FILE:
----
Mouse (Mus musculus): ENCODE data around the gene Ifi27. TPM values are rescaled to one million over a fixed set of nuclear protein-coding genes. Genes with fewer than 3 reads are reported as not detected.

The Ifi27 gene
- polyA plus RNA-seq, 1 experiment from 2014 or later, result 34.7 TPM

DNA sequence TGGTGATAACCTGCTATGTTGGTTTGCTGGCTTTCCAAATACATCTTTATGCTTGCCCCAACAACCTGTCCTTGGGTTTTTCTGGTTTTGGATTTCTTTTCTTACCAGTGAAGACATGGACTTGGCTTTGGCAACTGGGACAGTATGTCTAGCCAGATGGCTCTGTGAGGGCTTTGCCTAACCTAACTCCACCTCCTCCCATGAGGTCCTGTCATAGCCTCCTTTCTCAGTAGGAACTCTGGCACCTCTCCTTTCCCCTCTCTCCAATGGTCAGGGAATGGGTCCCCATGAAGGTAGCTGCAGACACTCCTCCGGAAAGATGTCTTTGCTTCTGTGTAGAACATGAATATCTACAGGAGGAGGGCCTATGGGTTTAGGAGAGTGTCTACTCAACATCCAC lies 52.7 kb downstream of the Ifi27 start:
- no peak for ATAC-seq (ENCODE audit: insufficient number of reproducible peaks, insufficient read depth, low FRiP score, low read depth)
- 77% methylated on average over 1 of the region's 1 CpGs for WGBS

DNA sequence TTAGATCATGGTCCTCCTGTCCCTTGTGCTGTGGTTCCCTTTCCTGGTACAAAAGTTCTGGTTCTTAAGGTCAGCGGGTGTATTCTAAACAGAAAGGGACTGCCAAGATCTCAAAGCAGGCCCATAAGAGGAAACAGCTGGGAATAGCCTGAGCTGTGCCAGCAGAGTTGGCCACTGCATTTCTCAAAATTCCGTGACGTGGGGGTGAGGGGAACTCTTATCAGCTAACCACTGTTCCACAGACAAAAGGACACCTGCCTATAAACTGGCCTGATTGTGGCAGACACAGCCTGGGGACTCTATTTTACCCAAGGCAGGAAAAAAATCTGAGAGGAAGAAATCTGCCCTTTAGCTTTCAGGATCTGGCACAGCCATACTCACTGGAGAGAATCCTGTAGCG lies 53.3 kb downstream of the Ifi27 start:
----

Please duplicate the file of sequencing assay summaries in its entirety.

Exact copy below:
Mouse (Mus musculus): ENCODE data around the gene Ifi27. TPM values are rescaled to one million over a fixed set of nuclear protein-coding genes. Genes with fewer than 3 reads are reported as not detected.

The Ifi27 gene
- polyA plus RNA-seq, 1 experiment from 2014 or later, result 34.7 TPM

DNA sequence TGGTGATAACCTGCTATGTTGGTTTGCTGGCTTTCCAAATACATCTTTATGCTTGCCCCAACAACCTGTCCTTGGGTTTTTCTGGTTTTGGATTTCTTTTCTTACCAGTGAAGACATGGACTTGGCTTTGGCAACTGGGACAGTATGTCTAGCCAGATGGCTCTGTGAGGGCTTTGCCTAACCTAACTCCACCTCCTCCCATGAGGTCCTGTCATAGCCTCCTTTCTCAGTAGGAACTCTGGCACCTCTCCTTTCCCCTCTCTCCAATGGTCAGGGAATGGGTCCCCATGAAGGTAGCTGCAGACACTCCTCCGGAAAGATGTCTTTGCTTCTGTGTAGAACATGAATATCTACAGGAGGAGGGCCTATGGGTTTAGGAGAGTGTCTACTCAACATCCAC lies 52.7 kb downstream of the Ifi27 start:
- no peak for ATAC-seq (ENCODE audit: insufficient number of reproducible peaks, insufficient read depth, low FRiP score, low read depth)
- 77% methylated on average over 1 of the region's 1 CpGs for WGBS

DNA sequence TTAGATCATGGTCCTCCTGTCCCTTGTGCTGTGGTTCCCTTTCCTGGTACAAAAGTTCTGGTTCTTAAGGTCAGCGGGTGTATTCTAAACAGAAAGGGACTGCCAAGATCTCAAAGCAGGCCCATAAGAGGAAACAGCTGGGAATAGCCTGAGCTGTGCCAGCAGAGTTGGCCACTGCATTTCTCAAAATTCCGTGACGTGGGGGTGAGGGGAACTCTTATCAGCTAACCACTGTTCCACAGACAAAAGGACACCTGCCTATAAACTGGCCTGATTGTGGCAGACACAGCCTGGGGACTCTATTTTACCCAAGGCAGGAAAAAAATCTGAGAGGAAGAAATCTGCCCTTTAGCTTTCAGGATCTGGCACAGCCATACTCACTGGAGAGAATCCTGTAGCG lies 53.3 kb downstream of the Ifi27 start: